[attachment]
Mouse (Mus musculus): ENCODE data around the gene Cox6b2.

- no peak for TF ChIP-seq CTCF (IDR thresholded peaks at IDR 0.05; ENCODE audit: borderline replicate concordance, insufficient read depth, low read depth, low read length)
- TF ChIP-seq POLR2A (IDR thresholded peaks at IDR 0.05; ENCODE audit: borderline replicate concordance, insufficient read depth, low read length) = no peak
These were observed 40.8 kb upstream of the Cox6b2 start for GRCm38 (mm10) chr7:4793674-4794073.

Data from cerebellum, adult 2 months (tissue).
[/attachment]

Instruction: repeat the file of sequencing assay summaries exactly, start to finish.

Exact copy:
Mouse (Mus musculus): ENCODE data around the gene Cox6b2.

- no peak for TF ChIP-seq CTCF (IDR thresholded peaks at IDR 0.05; ENCODE audit: borderline replicate concordance, insufficient read depth, low read depth, low read length)
- TF ChIP-seq POLR2A (IDR thresholded peaks at IDR 0.05; ENCODE audit: borderline replicate concordance, insufficient read depth, low read length) = no peak
These were observed 40.8 kb upstream of the Cox6b2 start for GRCm38 (mm10) chr7:4793674-4794073.

Data from cerebellum, adult 2 months (tissue).